Peter Filtness (below), Senior Buyer at OSI Electronics UK, worked for RS Components for just short of 21 years, predominately involved in procurement ‘of one sort or another’ – initially test and measurement equipment, then health and safety equipment and for the last six or seven years electronic componentry.

Back in 1978, Peter was a buyer for Canada Dry soft drinks – initially responsible for packaging materials ultimately involved for purchasing the raw materials from which the drinks were made.

In 1986 he switched to heading up the purchasing team of a hosiery company in Leicester, like Canada Dry a production company, with responsibility for the procurement of everything – energy, raw materials, packaging, even stationery.

Dealing with big suppliers

At RS, Peter’s role was buying stock for sale (rather than production, as at OSIE UK) and while the quantities being purchased were routinely far larger than for a CEM / EMS organisation, there are surprising similarities.

“Minimum order quantities, reel sizes, pack sizes are still an issue,” said Peter.  “And, of course, RS traditionally supplies small quantities to a large number of customers.  People like OSI wanting large quantities will, for preference, want to buy direct from the component manufacturers – just as I was doing for RS.”

Now the component suppliers are swamped with orders from the big consumer electronics companies and the automotive industry, they are ‘getting fussy’ about who they deal with further down the chain says Peter.

Sharper pricing

One of the attractions for Peter of coming to OSI Electronics is the overall size of the parent group (near $1 bn sales in the last financial year) and the establishment of a global buying team from which OSI in the UK will benefit.

“Quantity drives everything and, fortunately, we are still able to buy many of our components direct because our business is attractive – but where it isn’t, we rely on distributors.

“This is where buying experience and good contacts come to the fore – I know all the best distributors and I can brief four or five of them and buy on the best price knowing quality and delivery will be good, although when I know they can do better, I’ll ask for a sharper price.”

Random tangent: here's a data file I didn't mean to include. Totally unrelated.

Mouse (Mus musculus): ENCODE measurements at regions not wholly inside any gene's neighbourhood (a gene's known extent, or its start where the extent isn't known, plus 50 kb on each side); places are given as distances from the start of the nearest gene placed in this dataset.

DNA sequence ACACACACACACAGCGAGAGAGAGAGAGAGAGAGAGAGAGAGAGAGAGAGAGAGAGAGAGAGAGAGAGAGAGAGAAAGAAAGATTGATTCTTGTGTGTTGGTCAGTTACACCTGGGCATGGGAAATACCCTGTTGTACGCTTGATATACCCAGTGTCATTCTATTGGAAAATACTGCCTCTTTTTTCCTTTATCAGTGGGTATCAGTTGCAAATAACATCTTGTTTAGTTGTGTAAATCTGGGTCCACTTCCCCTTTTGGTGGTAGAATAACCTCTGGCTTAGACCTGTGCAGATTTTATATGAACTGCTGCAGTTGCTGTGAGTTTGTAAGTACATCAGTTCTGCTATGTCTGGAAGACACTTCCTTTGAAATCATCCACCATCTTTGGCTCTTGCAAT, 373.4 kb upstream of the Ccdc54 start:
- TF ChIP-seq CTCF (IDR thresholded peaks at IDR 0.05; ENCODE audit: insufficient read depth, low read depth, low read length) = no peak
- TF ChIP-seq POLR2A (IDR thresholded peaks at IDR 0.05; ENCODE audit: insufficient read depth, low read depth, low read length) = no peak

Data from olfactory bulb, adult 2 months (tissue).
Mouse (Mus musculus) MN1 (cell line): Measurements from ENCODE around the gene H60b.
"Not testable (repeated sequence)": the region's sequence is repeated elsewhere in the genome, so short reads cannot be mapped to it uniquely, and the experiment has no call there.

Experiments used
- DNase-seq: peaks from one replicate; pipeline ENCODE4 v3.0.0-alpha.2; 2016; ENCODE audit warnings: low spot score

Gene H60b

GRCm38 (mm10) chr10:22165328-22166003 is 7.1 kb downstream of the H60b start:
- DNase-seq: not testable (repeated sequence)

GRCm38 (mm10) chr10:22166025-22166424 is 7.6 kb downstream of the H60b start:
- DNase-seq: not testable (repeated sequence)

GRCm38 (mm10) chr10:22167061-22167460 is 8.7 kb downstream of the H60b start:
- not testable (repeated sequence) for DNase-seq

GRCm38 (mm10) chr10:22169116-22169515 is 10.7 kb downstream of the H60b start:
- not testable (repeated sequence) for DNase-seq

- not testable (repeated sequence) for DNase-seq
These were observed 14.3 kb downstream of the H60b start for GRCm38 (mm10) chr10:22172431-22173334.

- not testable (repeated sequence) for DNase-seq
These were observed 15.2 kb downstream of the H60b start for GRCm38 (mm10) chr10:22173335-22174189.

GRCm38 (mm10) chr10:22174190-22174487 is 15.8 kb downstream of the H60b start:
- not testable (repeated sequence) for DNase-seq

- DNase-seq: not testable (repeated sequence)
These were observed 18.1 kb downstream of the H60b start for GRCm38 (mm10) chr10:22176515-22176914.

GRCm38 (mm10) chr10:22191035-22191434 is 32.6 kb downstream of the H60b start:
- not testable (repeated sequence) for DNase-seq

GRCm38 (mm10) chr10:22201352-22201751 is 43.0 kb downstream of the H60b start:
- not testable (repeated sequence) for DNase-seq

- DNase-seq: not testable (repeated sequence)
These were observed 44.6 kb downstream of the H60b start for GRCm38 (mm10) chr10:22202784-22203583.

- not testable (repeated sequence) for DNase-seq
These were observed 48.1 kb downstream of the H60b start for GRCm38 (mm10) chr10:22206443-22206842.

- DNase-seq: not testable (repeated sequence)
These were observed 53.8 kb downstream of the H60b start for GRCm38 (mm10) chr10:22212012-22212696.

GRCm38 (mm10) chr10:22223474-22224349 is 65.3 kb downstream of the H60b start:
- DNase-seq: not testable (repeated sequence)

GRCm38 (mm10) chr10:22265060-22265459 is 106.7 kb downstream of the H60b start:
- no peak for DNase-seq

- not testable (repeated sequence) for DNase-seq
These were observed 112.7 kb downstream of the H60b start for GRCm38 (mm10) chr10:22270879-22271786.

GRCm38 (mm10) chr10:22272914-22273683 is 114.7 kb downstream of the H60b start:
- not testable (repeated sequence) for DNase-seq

It’s all about honesty and service

Having worked in a production environment, Peter is familiar with the pressures that brings, with customers changing their minds and production schedules being altered.

“Customers are what they are and we’ll never change them.  They’re driven by their customers, so it goes all the way down the chain.  For me, the key is to have a good communication process and making sure everyone understands what is required and when, and being upfront and honest and saying we can – or can’t – keep our promise.

“I’ve always found it’s better to be honest with bad news and give the reasons rather than delay until the order is due.  I get infuriated if I place an order with somebody and it’s only after delivery was due am I told there will be a delay.

“Yes, in the real world these situations arise:  I’ve found people are more receptive to being told in advance it’s not going to happen when there’s still time to plan alternatives.

“There are times when I have to tell sales there is a problem and there will be times when customers are telling sales they need their product earlier than expected.

“It’s how we all react to those situations which matters; the best way is to communicate to keep on top of those demands – make sure we’re all talking to each other and understanding the priorities.

“It is all about service – quality is a given, manufacturing capability is a given, prices are a given; where do you stand or fall as a business?  Service – it’s the be-all and end-all of what we can do because we’re a people-to-people business.”

Peter Filtness reports to  Iain Taylor, Purchasing Manager, OSI Electronic UK.

OSI Electronics UK is a subsidiary of Californian based OSI Electronics.